A Newspaper Web Site Dies, Despite Being a "Success"

By: Steve Outing

Booth Newspapers' Great Lakes Environmental Wire, a World Wide Web site that featured reprints of Booth's 8 Michigan newspapers' environmental coverage, has expired. Despite being deemed a "success," the trial run of the service shut down on December 31 and the site probably will not be resurrected.

GLEW provided a weekly compendium of environmental and Great Lakes news stories reported by Booth's bureaus in Lansing and Detroit, Michigan, and Washington, D.C., and by the staffs of the Ann Arbor News, Bay City Times, Flint Journal, Grand Rapids Press, Jackson Citizen Patriot, Kalamazoo Gazette, Muskegon Chronicle, and Saginaw News. It also contained environmental editorials and opinion columns, and Internet related stories. (Booth is owned by Newhouse Newspapers in New Jersey.)

Everyone I spoke to who is connected with this modest project said it was a successful test of what can be done on the Web with minimal resources, having attracted a loyal following of Internet users. The site was primarily the work of David Poulson, an environmental reporter at Booth's Lansing bureau, who put a few hours a week into collecting articles from the 8 papers and massaging them into a free weekly environmental news online summary, and linking articles to government data resources.

The audience for GLEW was, of course, anyone interested in the environment and the Great Lakes region. Poulson says environmental groups used the site frequently, as did government agencies that deal with Great Lakes issues. When the site was shut down, GLEW's loyal but small group of users sent Poulson more than 60 messages urging Booth to continue the service and explaining how important it was to them in keeping abreast of regional environmental developments. The site also was read regularly by people in the environmental movement from as far away as Australia.

Alas, the numbers were small. GLEW was updated once a week; on that day Poulson says the site typically saw about 80 hits, which then tapered off as the week wore on. The site had minimal promotion -- most of it from a weekly note sent to selected newsgroups that highlighted articles in the latest edition of GLEW.

GLEW was a low-budget operation, with Poulson's time the only real expenditure, since it operated on donated server space from the Great Lakes Commission. Booth's news reports were combined with loads of government data about the Great Lakes region to make a comprehensive environmental site. The down side to operating on another organization's server was the difficulty in dealing with a third party in trying to track usage, Poulson says.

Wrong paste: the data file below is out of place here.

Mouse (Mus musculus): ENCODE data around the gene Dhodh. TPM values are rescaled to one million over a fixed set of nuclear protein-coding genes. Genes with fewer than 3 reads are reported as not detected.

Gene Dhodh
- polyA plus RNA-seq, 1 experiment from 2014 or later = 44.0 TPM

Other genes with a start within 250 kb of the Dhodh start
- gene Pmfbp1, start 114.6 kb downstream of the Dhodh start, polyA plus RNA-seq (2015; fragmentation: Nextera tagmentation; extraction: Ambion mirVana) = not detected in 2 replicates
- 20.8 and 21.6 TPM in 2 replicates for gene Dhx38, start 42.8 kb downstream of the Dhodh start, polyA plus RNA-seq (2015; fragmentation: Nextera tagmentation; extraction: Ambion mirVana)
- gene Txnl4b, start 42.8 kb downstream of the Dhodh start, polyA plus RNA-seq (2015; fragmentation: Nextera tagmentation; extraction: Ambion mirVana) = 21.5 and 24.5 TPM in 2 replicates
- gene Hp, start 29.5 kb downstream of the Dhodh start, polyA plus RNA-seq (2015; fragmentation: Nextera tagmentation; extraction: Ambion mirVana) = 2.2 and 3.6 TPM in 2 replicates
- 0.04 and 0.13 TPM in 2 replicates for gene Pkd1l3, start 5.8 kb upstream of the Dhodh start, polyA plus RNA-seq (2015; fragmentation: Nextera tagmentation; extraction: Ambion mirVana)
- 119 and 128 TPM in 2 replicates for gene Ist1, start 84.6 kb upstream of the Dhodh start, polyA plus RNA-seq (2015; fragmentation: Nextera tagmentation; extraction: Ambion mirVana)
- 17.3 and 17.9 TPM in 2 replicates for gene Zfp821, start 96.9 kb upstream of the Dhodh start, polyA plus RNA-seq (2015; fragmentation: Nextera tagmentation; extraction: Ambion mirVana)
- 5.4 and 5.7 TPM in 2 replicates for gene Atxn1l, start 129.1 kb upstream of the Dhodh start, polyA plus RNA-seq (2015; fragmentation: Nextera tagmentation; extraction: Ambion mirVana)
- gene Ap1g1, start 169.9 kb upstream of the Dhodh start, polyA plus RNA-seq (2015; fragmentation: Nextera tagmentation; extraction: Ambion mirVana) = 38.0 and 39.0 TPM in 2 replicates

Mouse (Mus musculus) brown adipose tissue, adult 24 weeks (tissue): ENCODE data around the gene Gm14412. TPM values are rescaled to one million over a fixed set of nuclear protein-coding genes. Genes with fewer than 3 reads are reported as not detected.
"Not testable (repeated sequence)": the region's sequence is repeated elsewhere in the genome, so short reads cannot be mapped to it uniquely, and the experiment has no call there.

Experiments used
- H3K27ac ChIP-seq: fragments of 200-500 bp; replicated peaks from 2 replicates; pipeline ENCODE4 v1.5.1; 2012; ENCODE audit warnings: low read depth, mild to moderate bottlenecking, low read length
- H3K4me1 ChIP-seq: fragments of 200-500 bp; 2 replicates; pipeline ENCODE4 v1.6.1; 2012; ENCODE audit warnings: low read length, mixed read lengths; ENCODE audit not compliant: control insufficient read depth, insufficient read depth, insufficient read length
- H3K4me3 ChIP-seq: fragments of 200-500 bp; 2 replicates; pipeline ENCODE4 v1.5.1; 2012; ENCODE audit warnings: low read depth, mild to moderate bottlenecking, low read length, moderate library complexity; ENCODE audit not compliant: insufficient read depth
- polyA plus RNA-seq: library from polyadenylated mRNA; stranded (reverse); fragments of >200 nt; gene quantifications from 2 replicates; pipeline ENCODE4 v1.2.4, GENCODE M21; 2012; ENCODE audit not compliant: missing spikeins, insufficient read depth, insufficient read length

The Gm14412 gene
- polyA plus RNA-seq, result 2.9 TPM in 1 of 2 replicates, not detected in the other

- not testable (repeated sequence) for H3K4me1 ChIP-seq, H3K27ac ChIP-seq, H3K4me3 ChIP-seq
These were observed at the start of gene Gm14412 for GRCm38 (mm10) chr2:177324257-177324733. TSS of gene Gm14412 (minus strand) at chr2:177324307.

The site was never intended to be a money-maker and operated during its brief trial run as a public service. Those involved had discussed options for funding the service, but the plug was pulled before that could be worked out.

Steve Newhouse, president of Newhouse Newspapers New Media, says GLEW was a "successful trial run that ran its course." He could give no indication that it might be resurrected, either as a public service or in a profit-making model.

Just because Newhouse/Booth killed the project does not mean that it is a bankrupt idea. Rather, a service like GLEW could be created to serve a narrow topical niche and still pay for itself through appropriate sponsorships. (As Poulson said of GLEW, it wouldn't look good for Dow Chemical to be the sponsor of his site.) Such a Web site might never be a big money-maker, but it could pay for itself.

More importantly, sites such as GLEW serve to expand the expertise of the newspaper in a particular topic area. Where those involved in the environmental field may have looked to specialty publications in the past, now they looked to a service provided by a general-interest newspaper publisher. Poulson says one of the greatest benefits for the Booth newspapers was that operating the site increased the depth of environmental reporting within Booth "dramatically."

Stop The Presses! stops for holidays

This column has had a number of interruptions through the traditional holiday period. This last Monday was Martin Luther King Day in the U.S., where this column originates, so there was no column that day. Since many readers are outside the U.S., they might not realize why there's a break. Please accept my apologies if anyone was confused by my publication schedule. In the future I will forewarn you when I'm going to take a day off writing Stop The Presses!

Best Online Newspaper Services Competition

Please don't forget to nominate your own company or another for Editor & Publisher/The Kelsey Group's 1996 Best Online Newspaper Services Competition. The nomination form is on the Web at http://www.mediainfo.com/contest.form.html. Deadline for nominations is January 24, 1996. Winners will be announced at the Interactive Newspapers conference in San Francisco on February 24, 1996.

Steve Previous day's column | Next day's column | Archive of columns
Presented 5 days a week by Steve Outing, Planetary News LLC.
Made possible by Editor & Publisher magazine.
Got a tip? Let me know about it

If you have a newsworthy item about the newspaper new media business, please send me a note.

This column is written by Steve Outing and underwritten by Editor & Publisher magazine. Tips, letters and feedback can be sent to Steve at steve@planetarynews.com


No comments on this item Please log in to comment by clicking here